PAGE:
UofM president describes $50M losses from pandemic in letter to colleagues; layoffs, pay cuts coming for some

UofM announces more layoffs, pay cuts

MEMPHIS, Tenn. (WMC) - It’s no secret the COVID-19 pandemic has been financially devastating to many people and businesses alike. The University of Memphis is no different.

UofM President David Rudd laid out the university’s tens of millions of dollars worth of losses in a letter to colleagues Wednesday.

“The impact of the pandemic has been broad, deep and now enduring, with aggregated losses from spring through the fall semester in excess of $50M,” writes Rudd.

Rudd writes of the university’s efforts to manage the deficit moving forward, including layoffs for some auxiliary staff and pay cuts for top university administrators. The president himself is taking a 20% reduction in pay while others face 10% cuts.

The Memphis Athletics Department previously made staffing and pay cuts in response to their budget shortfalls.

Read Rudd’s complete letter below.

Dear Faculty and Staff:

We recently closed out the budget from the last fiscal year and also have final enrollment numbers for the fall semester. The impact of the pandemic has been broad, deep, and now enduring, with aggregate losses from spring through the fall semester in excess of $50M. We now have a good understanding of the resultant deficit for the current fiscal year. Over the course of the past several months, we have been actively working on strategies to manage this deficit informed by the work of the Budget Reduction Taskforce. As you are aware, our Department of Athletics announced staffing and operational budget reductions last week. Below is a summary of difficult steps we are taking across our auxiliary units in order to balance our institutional budget for the current fiscal year. To be clear, the colleges, academic, and research units are not impacted by the actions summarized below, that includes all faculty and staff in those units. We previously shared plans to balance their budgets for the current fiscal year. It is also important to note that we cannot raise tuition to offset these losses. We have made a strong commitment to containing costs given that the single greatest barrier to success our students face is financial.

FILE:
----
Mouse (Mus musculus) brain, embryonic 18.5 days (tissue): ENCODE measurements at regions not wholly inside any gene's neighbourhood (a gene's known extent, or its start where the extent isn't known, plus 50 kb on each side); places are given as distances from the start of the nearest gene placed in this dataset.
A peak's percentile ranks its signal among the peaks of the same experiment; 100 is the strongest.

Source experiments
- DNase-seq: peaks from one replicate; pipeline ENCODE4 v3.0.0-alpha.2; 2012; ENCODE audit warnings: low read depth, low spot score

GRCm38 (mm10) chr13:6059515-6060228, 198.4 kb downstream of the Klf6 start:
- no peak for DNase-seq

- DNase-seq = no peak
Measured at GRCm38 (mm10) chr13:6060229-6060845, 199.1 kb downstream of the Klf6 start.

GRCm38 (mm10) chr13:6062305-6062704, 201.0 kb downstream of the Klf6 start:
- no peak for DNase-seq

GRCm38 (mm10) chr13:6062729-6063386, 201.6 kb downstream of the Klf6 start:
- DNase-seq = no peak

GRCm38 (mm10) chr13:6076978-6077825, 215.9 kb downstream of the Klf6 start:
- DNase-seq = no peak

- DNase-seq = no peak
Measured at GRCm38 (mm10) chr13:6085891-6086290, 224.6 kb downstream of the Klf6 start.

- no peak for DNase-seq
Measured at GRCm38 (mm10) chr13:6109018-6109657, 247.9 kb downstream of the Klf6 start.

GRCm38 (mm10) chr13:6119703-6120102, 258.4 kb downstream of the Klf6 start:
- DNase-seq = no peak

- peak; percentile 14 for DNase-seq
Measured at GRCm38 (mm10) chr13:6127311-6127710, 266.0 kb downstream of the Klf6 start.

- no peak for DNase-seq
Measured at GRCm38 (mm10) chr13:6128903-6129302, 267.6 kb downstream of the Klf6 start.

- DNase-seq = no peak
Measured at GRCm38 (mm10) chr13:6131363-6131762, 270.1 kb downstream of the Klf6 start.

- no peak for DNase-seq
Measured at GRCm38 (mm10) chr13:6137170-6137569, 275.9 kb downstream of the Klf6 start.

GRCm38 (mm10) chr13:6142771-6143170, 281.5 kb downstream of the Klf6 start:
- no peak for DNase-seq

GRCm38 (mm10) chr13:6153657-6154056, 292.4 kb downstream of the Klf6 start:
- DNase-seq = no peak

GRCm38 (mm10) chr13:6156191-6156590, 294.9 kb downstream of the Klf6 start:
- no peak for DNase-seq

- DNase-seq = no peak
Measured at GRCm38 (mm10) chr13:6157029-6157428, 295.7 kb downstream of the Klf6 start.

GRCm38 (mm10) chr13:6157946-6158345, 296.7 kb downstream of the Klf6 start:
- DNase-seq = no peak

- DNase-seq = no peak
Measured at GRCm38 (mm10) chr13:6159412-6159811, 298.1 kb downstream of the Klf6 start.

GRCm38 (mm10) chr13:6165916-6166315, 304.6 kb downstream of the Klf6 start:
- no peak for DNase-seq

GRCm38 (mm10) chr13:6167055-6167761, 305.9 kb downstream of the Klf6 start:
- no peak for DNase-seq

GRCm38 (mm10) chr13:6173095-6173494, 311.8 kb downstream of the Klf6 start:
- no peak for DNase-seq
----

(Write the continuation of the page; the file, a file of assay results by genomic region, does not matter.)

We previously announced reductions in administrative positions across various divisions. This included some reorganizations, including position consolidations, eliminating some vacant administrative and senior administrative positions such as the Vice Provost for Enrollment Services and the Associate Vice President for Research Administration and Business Operations. We continue to evaluate our administrative structure with an aim to continue to consolidate functions, reduce operational costs and personnel. Additionally, the core leadership team (i.e., President’s Council members) are taking a 10% salary reduction through the end of the fiscal year, and I’ll be taking a 20% reduction through the end of the fiscal year.